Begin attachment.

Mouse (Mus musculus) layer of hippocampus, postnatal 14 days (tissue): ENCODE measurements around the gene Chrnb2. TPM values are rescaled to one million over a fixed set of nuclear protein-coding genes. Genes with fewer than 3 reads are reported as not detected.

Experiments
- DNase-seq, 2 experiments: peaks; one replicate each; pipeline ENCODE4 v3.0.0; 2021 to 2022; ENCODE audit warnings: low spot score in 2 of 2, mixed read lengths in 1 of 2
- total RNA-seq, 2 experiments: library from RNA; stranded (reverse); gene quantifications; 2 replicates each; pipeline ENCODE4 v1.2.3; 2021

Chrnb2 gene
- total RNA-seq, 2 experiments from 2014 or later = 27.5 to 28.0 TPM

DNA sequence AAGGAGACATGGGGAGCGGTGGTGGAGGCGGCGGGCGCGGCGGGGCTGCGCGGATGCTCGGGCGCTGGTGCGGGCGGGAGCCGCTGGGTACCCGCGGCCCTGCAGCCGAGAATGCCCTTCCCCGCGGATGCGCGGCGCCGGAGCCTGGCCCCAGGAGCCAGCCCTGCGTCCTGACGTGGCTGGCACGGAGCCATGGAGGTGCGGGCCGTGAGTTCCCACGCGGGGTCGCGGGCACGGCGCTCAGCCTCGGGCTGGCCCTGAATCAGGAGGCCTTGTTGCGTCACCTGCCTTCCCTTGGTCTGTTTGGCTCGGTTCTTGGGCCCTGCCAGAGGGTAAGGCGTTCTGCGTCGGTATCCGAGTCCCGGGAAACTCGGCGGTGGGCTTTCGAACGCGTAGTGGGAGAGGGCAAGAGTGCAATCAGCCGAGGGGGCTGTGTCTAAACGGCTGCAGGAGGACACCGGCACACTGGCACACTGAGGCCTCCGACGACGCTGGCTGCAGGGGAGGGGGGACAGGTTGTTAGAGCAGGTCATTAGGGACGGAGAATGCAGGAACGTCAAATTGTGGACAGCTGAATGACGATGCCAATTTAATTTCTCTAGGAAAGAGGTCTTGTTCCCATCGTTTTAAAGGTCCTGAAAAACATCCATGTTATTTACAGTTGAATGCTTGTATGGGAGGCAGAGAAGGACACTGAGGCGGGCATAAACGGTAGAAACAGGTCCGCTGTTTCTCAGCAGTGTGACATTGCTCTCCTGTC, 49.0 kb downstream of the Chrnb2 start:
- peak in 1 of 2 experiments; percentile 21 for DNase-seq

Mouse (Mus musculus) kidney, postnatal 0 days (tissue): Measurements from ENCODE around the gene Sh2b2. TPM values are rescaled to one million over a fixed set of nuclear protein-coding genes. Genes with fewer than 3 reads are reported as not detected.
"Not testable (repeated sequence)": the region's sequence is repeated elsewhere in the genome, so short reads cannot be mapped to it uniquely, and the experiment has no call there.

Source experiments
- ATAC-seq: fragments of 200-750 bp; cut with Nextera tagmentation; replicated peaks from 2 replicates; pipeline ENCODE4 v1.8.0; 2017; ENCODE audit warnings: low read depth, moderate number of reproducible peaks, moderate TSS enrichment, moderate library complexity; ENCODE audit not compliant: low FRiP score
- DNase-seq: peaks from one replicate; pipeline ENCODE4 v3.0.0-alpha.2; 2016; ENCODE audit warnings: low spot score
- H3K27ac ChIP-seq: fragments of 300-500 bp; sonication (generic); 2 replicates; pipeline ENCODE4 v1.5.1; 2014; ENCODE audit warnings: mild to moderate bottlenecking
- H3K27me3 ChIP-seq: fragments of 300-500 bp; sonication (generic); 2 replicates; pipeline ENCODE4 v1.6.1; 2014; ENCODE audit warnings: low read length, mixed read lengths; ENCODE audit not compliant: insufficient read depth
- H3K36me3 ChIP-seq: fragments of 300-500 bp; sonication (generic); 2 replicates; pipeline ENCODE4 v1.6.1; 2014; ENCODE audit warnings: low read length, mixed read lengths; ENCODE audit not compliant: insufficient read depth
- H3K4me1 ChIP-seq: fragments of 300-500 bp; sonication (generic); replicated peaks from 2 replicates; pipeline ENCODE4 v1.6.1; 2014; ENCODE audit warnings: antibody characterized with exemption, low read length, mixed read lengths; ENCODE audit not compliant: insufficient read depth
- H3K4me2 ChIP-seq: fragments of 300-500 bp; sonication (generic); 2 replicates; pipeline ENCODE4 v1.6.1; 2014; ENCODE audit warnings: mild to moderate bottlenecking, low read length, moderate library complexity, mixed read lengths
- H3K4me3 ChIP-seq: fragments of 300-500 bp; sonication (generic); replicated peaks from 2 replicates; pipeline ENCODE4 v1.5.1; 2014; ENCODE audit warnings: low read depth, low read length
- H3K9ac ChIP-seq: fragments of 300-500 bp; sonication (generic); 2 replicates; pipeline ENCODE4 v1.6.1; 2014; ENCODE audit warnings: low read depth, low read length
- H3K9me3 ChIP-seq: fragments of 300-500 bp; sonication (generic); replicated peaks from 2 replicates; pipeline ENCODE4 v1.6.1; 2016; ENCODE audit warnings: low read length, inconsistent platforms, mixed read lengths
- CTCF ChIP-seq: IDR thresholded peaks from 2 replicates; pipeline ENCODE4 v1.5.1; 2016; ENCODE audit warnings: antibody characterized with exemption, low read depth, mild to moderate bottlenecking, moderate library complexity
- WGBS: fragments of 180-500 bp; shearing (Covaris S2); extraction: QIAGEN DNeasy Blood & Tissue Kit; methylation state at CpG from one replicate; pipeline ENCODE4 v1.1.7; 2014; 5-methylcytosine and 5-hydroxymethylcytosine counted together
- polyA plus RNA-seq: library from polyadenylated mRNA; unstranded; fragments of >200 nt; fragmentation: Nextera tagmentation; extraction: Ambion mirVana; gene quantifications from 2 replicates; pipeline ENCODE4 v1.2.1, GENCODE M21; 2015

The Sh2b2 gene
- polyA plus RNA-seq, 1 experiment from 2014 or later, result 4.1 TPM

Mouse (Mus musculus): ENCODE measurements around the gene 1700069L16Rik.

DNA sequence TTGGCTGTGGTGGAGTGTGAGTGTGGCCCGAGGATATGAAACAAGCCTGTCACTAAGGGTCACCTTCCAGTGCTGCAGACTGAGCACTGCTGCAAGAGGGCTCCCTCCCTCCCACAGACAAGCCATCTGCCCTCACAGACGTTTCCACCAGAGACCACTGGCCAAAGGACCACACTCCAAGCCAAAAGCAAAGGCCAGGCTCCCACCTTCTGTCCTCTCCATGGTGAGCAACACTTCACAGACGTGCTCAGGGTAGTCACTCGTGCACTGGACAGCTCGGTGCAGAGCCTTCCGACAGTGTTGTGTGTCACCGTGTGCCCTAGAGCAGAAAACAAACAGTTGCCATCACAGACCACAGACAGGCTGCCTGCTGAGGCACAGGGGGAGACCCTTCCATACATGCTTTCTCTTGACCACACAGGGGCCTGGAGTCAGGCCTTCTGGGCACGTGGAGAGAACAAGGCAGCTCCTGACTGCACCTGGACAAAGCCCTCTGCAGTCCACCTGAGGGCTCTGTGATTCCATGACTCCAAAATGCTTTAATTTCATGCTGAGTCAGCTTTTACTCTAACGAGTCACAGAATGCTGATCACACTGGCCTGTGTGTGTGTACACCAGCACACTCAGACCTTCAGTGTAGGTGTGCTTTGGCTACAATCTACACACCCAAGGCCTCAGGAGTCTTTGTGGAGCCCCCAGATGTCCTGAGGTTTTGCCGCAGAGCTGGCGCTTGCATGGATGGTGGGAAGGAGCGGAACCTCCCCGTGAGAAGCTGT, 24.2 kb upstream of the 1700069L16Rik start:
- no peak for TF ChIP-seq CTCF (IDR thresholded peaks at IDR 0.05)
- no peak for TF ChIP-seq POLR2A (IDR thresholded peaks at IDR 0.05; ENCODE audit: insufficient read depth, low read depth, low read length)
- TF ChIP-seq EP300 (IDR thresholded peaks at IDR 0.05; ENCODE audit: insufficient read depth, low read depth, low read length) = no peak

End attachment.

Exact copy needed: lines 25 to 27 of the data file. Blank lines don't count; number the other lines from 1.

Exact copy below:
The Sh2b2 gene
- polyA plus RNA-seq, 1 experiment from 2014 or later, result 4.1 TPM

Mouse (Mus musculus): ENCODE measurements around the gene 1700069L16Rik.